Cost of Broadband Too 'Freaking' High in Nigeria

Dr. Eugene Juwah, NCC Executive Vice Chairman
A new report by Ovum, independent telecoms analyst has disclosed that consumers in emerging markets across the globe were still paying far more for fixed and wireless broadband than their mature market counterparts, putting it completely out of reach for the majority of them.

Ovum, in the report studied broadband prices in 19 emerging markets, such as Malaysia, Nigeria, the Philippines, India and Pakistan, to see what has changed from its last look in 2010. The report disclosed that despite the presence of two submarine cables in Nigeria, cost of broadband access was still on the high side. It also pointed out that broadband costs in South Africa was one of the highest in Africa

The analysts found that while prices in most markets fell compared to 2010, broadband continued to be beyond the reach of the vast majority of emerging market consumers. This lack of affordability it stressed was a major inhibitor to unlocking the growth potential in these markets. Ovum Senior Analyst Richard Hurst said: “Demand for broadband services in emerging markets continues to be stifled by high prices. In some countries, broadband pricing was double or triple the price of an equivalent service in a more developed market”.

“In addition, lower GDP per capita in most emerging markets means that broadband is only available to the highest socioeconomic groups.” Ovum found that the Philippines and Malaysia had the lowest broadband tariffs of the 19 countries in its sample, however broadband is still unaffordable in the Philippines. Entry-level WiMAX services in the Philippines cost as much as $223 per year for wi-tribe’s entry-level WiMAX while Globe’s entry-level HSPA service was the most affordable broadband tariff in the Philippines, costing 1.28 per 100 MB.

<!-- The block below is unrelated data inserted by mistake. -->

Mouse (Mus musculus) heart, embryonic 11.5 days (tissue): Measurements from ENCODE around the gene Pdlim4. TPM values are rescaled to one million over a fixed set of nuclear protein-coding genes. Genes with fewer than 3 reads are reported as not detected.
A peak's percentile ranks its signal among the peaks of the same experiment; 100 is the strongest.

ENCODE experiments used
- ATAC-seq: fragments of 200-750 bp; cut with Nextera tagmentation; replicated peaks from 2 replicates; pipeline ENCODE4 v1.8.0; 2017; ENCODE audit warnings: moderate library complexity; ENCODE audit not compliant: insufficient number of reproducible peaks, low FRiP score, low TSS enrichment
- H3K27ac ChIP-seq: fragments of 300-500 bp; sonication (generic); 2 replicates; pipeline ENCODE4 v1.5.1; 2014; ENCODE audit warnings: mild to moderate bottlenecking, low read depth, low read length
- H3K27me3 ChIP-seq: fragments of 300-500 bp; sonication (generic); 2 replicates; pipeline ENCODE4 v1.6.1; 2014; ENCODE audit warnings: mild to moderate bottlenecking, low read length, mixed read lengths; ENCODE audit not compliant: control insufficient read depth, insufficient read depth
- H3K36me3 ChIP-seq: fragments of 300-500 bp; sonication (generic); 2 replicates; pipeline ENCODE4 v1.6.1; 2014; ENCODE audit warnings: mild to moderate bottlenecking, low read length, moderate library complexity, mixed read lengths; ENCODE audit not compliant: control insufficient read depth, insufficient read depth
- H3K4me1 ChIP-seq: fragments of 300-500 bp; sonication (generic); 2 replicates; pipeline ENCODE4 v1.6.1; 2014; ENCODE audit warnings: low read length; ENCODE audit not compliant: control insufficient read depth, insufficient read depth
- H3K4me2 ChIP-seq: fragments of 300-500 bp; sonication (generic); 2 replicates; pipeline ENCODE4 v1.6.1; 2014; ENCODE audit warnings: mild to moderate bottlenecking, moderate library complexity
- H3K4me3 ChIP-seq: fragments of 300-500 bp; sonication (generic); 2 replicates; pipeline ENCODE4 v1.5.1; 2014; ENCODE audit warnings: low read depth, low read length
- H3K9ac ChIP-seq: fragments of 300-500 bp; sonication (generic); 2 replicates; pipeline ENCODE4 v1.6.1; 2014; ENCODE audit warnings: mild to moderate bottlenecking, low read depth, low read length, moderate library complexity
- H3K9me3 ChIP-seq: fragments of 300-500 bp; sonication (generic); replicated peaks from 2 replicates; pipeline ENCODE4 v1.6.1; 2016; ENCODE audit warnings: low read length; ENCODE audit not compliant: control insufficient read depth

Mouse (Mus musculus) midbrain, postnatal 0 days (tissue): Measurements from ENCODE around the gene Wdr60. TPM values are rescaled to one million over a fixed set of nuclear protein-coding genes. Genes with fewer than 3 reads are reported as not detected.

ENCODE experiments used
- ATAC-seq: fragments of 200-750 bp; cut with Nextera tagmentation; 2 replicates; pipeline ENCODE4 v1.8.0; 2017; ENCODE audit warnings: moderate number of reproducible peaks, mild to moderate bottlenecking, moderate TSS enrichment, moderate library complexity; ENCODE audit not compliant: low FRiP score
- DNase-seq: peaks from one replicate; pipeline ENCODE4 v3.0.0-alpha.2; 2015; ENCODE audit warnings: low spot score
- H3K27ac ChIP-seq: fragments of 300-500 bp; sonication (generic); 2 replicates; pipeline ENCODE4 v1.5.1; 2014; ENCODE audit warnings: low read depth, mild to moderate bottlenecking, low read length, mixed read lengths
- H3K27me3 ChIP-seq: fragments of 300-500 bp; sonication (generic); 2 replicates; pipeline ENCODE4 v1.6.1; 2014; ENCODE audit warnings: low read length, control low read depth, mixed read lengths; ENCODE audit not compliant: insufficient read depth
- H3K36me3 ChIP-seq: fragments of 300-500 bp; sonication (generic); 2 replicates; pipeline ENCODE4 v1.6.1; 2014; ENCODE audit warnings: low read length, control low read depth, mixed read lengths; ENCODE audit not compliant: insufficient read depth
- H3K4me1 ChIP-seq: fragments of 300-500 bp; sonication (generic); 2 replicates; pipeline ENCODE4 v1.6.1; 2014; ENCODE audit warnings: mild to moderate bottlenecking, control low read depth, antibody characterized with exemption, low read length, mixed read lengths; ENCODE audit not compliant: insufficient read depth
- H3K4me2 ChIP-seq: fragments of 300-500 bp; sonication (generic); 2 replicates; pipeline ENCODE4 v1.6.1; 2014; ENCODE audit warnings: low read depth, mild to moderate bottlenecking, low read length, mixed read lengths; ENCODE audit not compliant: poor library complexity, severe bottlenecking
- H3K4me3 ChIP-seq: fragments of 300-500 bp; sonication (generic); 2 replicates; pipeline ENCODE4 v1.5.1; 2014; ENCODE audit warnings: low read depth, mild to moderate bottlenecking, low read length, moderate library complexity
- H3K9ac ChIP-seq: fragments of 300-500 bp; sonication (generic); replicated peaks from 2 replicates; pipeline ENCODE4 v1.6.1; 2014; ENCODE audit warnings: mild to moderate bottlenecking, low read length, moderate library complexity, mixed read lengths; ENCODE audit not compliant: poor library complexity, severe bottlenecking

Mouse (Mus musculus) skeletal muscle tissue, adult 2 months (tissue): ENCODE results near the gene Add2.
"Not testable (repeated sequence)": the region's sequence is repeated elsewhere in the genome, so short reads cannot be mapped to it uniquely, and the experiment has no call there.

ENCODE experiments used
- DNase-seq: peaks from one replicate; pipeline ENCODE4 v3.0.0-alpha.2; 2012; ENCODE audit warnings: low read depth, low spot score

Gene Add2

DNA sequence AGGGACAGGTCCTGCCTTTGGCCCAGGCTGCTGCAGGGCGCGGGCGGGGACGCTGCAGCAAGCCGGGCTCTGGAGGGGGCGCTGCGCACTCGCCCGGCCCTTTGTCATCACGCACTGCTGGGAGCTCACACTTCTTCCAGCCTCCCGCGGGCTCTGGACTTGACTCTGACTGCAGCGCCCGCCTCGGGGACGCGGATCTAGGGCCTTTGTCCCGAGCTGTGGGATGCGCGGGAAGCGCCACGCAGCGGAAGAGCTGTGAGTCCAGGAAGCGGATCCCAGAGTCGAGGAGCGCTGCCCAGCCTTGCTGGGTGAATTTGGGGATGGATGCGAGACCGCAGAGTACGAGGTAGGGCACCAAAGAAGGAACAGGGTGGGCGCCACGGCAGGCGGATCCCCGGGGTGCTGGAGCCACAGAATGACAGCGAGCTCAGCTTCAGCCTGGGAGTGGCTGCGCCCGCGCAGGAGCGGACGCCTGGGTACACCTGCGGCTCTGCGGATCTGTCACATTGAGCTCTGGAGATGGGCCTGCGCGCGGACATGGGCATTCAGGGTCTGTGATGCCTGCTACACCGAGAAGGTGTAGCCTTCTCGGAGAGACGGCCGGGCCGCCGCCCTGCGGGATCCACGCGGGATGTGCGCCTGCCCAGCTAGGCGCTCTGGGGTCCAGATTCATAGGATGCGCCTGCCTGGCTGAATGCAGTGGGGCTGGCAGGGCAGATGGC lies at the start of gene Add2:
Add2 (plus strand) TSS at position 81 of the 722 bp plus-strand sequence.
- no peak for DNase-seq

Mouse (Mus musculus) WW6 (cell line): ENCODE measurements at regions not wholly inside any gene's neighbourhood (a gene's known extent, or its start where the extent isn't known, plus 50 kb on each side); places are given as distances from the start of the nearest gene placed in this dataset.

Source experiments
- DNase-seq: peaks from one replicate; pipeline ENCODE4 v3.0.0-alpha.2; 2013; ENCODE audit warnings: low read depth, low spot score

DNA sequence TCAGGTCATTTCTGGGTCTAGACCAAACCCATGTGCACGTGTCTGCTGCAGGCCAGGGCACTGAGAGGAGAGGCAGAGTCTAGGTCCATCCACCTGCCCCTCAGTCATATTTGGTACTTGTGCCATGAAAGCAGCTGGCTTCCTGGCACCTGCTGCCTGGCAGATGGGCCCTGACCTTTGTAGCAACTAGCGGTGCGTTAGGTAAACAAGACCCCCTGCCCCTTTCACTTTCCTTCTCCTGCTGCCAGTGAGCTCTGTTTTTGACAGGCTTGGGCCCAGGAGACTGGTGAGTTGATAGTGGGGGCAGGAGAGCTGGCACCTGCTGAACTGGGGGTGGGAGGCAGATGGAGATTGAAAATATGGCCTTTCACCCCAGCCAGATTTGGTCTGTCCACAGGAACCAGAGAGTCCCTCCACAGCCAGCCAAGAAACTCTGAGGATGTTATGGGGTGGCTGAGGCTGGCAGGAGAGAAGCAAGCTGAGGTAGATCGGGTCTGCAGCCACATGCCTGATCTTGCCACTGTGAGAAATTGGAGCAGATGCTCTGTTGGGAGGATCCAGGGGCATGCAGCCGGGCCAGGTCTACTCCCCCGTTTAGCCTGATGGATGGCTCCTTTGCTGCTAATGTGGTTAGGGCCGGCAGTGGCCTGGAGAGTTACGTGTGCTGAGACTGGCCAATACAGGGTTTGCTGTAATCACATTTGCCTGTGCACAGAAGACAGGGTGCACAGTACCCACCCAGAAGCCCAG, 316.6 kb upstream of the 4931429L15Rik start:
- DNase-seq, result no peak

In fact, the broadband services using HSPA technology were the cheapest option for entry-level users, with an average global price of $223 per year. While this was far cheaper than entry-level broadband services based on DSL and WiMAX technologies, HSPA packages had a much lower data allowance. Overall, Ovum found that entry-level DSL packages offered the best value for emerging market consumers.

Hurst added: “While prices remain high, we expect them to fall slightly in the short-term. Network operators and service providers will reduce their prices and introduce packages to improve affordability and stimulate data usage so they can attract more subscribers and drive revenue growth.”


  1. Of course we should expect prices to be high where Electricity supply is a sham. Malaysia has constant supply of electricity and expectedly cost is low and so also is prices of goods and services.

    If only PHCN and other Private Companies who see to the Generation of Power would help us out, not only the price of broadband would go down, but also the price of phone call and a host of other services.

  2. Yeah you are right. Once the problem of electricity is solved, every other thing will fall in (right) place.


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